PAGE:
Hardy says Chesapeake VFD officials should step down
CHARLESTON, W.Va. -- A Kanawha County commissioner says the chief of the Chesapeake Volunteer Fire Department, his father and other board members should step down to restore credibility to the organization.
Commissioner Dave Hardy called the fire department's accounting practices into question in late 2011, when the fire department failed to pay a fuel bill.
Hardy learned the department had grossed about $4.2 million from bingo and raffle from the beginning of 2009 to the end of 2010. He called for an audit of Chesapeake's records, and the agency has yet to fully comply.
"They still haven't provided us with everything we wanted," Hardy said.
Hardy believes the agency's fire chief, P.J. Johnson, and his father, Steve Johnson, who is a department board member, should both step down.
"I'm only speaking for myself, but they have no credibility with me," he said.
Hardy thinks other board members should step down as well because they failed to cooperate with the county audit.
The fire department did not provide requested documents to the legislative auditor's office until after it was threatened with the loss of state funding.
"From my observation, there appears to be no oversight by this board," he added. "It's clear to me that the board isn't doing its job and they need to step down."
Both P.J. and Steve Johnson collect salaries from either the department or one of the three businesses it operates.
P.J. Johnson's salary is about $56,000 per year. The father receives about $30,000 a year for services provided to Communication Services Inc., a for-profit communications equipment company owned by the fire department.
The fire department's unwillingness to cooperate with the county audit prompted the state legislative auditor's office to review the books, said Stacy Sneed, director of the Legislative Post Audits Division.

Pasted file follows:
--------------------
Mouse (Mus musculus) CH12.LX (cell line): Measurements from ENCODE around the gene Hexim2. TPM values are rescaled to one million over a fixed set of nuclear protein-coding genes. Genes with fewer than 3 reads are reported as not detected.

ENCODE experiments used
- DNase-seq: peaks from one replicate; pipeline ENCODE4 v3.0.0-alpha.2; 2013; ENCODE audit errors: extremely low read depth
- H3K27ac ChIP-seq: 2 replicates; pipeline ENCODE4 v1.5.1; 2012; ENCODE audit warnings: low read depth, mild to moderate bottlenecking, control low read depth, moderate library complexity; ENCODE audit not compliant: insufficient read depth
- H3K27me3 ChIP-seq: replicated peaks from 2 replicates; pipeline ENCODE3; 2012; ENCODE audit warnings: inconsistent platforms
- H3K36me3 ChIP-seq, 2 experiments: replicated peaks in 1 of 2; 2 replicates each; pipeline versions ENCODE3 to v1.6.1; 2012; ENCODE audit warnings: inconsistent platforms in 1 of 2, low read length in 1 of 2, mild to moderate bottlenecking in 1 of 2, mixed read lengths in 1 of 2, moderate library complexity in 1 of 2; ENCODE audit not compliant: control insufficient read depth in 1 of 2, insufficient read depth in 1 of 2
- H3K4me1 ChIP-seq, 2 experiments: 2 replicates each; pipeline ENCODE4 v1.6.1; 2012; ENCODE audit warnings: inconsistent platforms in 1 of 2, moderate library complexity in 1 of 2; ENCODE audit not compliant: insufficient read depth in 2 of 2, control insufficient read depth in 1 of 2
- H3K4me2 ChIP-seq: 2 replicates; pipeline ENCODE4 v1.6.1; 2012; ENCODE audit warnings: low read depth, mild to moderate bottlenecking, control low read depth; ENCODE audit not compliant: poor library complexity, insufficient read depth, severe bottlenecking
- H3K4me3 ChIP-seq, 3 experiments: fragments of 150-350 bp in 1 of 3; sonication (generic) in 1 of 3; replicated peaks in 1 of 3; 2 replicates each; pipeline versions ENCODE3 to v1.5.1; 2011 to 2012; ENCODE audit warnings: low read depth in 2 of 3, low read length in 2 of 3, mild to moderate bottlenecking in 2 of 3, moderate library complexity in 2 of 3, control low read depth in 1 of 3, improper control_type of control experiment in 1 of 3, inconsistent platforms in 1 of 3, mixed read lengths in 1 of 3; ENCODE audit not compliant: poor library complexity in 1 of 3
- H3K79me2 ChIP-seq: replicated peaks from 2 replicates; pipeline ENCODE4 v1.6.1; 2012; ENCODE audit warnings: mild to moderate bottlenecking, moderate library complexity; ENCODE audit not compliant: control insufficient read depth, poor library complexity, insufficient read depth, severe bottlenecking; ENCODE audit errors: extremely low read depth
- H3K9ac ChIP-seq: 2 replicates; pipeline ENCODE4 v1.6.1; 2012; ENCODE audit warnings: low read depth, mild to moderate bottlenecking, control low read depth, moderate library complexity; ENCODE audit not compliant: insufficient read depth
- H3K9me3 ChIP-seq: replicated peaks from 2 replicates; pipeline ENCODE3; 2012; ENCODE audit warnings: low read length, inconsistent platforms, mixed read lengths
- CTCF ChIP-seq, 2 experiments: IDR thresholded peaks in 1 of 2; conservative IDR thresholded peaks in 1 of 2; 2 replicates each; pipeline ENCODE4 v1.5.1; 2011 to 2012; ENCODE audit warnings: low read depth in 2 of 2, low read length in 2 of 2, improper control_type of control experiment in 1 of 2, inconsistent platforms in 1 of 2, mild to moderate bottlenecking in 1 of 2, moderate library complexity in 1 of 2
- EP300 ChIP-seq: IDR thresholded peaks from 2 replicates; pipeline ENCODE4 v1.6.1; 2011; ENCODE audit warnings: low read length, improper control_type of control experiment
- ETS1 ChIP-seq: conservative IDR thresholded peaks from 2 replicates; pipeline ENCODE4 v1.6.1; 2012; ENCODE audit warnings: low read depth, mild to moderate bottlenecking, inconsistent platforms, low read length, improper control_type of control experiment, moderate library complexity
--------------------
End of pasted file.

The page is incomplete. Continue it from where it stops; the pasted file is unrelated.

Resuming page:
The state agency requested documentation pertaining to all state funds allocated to the fire department during calendar year 2011, she said. The department did not respond.
The request for documentation was made on July 5, Sneed said.
"They just ignored us," she said. "They didn't give us any response as to why they wouldn't provide us with the information."
The lack of cooperation prompted legislative auditor Aaron Allred to tell West Virginia Treasurer John Perdue to withhold all state money from the fire department on Jan. 2.
Fire departments around the state receive some of the revenue generated by a 0.5 percent surcharge on fire and casualty insurance premiums. The Chesapeake department was to receive about $12,000 from the insurance surcharge during the first quarter of this year, Sneed said.
The state agency informed fire department officials that the money would be withheld. The fire department then provided the Legislative Auditor's Office with the documentation needed on Jan. 9, Sneed said.
"We haven't had a chance to look at the records yet," she said.
Auditors will review the records and decide whether the funds should be released.
The fire department is required to submit only documentation outlining expenditures of state funds, Sneed said. The state auditor does not look at bingo and raffle proceeds.
P.J. Johnson did say the fire department had provided financial documents to the auditor's office. However, he would not comment as to why it took so long to do so.
He would also not comment on Hardy's statements that he and department board members should step down from their positions. The fire department's board told other officials not to discuss the matter, he said.
Steve Johnson did not return calls seeking comment.
It is uncommon for fire departments to fail to provide the required documentation to the auditor's office, Sneed said. In fact, the auditor's office requested information from 22 fire departments this year.
Only two, Chesapeake and Grant Town in Marion County, failed to provide the required information, she said.
The Grant Town mayor was charged with embezzling funds from the fire department in November. The Marion County fire department has now provided the financial information to the state office, Sneed said.
The Chesapeake department has never refused to provide financial information to the state office in the past, she said. In fact, the state office audited the department's financial records in 2006, Sneed said.
"And they got a clean audit," she said.
Sneed said failing to provide the needed financial documents causes a "red flag to go up."
"It makes us wonder what they're hiding," she said.
Commission President Kent Carper also wants the fire department to provide the financial documents the county requested.
Carper said department officials' behavior on the matter "was uncalled for."
The state Treasurer's Office will not distribute any more funds to any fire department until the start of the second quarter in April, Sneed said. She thinks the state office will have completed reviewing the department's financial records by that time.
If misuse of funds is found, then the state agency can forward the records to the county prosecuting attorney and recommend an investigation be launched, Sneed said.